- Prepare a list of questions related to things such as, but not limited to, salary ranges, opportunities for growth, on-going professional development, support in the classroom, number of children in the classroom and their ages, yearly budgets for replenishing supplies in the classroom, expectations regarding material making, who the classroom assistant will be, hourly expectations outside of the school day.
At the Interview
Now is your time to shine. You may look good on paper, but remember you have to show you can back that up with your knowledge and professionalism.
- Grace and Courtesy: Whether it be when interacting with children or your future employer, always maintain a positive attitude, warmth, and approachability.
- While years of experience are certainly preferred by many school directors, do not let this discourage you if you are fresh out of teacher-training. Begin that interview with an eagerness to learn and excitement for the work.
- If you are going to throw out Montessori “buzz words” be sure you know what they mean or have practical examples that support your knowledge.
- Ask to observe the classroom or an environment at the school. This will help you get an understanding of the culture of the school and determine if this is a good fit for you.
Just a note about professional dress and presence at the interview and in your ongoing work in the classroom. Professional dress is relative to the field, culture of the organization, and demographics of the families or individuals you work with. These standards apply to the classroom as well as during your first contact or interview with the school. In a school setting working with young children, remember that their heads only reach about the height of your hip. Consider your attire, knowing that you will be bending down, sitting on the floor, and engaging in many movement activities. Here’s a list to begin with:
- Avoid short skirts or low-cut tops. Consider these little humans and their eye levels.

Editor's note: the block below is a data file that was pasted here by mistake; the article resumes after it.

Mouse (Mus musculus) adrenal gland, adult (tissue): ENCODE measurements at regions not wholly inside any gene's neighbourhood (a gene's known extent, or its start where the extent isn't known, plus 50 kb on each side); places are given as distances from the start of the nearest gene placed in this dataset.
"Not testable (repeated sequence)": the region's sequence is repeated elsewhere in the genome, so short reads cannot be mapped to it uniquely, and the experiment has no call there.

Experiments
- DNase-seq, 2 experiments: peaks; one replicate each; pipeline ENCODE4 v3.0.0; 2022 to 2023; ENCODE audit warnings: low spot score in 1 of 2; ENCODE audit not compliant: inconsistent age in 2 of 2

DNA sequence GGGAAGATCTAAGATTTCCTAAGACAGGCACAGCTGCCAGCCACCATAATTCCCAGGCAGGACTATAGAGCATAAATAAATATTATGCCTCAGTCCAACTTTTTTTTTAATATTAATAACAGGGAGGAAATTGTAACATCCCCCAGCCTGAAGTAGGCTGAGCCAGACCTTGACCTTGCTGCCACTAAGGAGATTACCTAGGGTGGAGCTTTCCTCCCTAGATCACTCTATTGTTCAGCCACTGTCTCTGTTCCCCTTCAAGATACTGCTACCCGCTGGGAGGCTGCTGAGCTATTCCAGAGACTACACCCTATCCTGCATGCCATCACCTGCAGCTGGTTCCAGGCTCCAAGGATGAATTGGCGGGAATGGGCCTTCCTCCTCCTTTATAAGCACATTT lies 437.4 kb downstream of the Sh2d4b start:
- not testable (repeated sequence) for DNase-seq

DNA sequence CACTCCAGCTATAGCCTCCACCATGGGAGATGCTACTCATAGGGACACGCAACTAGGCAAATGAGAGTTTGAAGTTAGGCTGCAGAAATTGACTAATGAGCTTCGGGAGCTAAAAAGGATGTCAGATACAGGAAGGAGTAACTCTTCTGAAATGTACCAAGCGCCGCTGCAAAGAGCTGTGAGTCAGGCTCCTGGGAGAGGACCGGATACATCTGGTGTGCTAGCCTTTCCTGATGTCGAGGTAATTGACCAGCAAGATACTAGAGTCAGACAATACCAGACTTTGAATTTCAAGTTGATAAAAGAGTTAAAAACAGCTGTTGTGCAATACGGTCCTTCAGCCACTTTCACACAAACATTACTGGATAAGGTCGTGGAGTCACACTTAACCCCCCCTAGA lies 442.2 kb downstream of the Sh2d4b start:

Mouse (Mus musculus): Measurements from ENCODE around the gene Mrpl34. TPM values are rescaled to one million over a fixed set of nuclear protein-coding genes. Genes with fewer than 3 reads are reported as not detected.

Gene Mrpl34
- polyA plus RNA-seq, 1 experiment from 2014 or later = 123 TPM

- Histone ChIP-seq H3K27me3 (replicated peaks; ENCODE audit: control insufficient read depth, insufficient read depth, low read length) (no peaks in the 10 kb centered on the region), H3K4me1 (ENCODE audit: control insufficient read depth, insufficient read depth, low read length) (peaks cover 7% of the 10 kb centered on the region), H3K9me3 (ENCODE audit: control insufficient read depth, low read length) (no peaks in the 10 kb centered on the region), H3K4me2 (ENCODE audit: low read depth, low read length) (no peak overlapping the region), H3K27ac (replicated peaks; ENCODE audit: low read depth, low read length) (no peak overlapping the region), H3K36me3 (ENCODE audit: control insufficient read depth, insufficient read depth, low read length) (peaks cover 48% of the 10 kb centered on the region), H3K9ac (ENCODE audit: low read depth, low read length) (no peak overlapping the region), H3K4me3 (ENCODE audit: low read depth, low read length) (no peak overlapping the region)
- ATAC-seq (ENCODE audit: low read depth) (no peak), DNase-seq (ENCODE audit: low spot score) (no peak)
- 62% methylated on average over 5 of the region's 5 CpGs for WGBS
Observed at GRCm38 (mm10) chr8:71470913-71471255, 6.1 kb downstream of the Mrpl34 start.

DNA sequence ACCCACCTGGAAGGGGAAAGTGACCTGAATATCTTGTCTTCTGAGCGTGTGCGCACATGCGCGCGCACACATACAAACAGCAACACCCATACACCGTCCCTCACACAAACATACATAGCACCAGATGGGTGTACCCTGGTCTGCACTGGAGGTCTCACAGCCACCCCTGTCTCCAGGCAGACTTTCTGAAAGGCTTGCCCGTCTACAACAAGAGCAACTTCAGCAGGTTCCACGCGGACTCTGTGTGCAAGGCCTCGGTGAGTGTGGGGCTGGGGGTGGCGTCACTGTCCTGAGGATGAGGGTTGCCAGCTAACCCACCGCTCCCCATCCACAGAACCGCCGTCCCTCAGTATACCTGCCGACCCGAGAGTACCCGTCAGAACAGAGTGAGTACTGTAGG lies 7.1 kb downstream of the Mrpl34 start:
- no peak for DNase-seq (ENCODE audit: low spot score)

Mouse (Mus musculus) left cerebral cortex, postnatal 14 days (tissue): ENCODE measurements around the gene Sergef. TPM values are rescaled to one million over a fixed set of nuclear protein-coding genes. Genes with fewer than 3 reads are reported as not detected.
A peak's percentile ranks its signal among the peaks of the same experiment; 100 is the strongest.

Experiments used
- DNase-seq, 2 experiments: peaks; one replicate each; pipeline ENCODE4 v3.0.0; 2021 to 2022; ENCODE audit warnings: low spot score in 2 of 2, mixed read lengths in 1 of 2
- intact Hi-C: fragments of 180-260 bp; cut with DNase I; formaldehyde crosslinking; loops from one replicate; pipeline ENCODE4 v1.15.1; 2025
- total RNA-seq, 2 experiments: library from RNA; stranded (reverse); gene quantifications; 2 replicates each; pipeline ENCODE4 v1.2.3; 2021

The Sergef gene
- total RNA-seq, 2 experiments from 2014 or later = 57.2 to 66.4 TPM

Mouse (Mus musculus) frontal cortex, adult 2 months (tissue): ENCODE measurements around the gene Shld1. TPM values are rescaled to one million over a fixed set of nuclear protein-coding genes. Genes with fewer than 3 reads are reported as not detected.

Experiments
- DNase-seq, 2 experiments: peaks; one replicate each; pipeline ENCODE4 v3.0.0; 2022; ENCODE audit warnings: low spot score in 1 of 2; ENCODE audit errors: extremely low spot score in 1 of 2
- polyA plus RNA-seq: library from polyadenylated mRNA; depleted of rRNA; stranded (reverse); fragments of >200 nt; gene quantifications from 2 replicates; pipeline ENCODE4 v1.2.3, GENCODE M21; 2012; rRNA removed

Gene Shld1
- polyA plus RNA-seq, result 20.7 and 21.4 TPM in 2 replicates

- Refrain from wearing bulky or noisy jewelry that will be a distraction to the children.
- Be comfortable, but not sloppy-We are encouraging children to practice good grooming habits. Adults need to model this. Mario Montessori stated, “Teachers must actively strive to establish a positive relationship so that children will approach them with confidence and accept their authority as a matter of course. In order to do this, they should make themselves as attractive as they can, not only in appearance, but as a source of new, happy experiences.” (Mario Montessori, Education for the Human Development: Understanding Montessori, p. 25).
To start your search of Montessori job positions currently available, visit our SIMS jobs board.
To post a Montessori job at your school, click here: Post it on SIMS Jobs Board.
Your next job, or next Montessori employee, could be just one click away!
*Disclaimer: The tips provided in this post do not guarantee employment.
About the author:
Tiffany Liddell is currently an AMI Primary Trainer residing in Mesa, Arizona. She completed her AMI Primary Training in 2006 and has since been a lead Montessori Primary guide in a charter school and her own private preschool. She has been an active member of the Phoenix area Early Childhood community by facilitating professional development workshops and developing curriculum for a local community college. Tiffany also supports the Southwest Institute of Montessori Studies (SIMS) Primary training courses as a course assistant and works with AMI on specialized projects. Tiffany has been married to her husband for 13 years and has four children who all attended (of which two still attend) Montessori school and, in her spare time, enjoys cycling in the Arizona desert.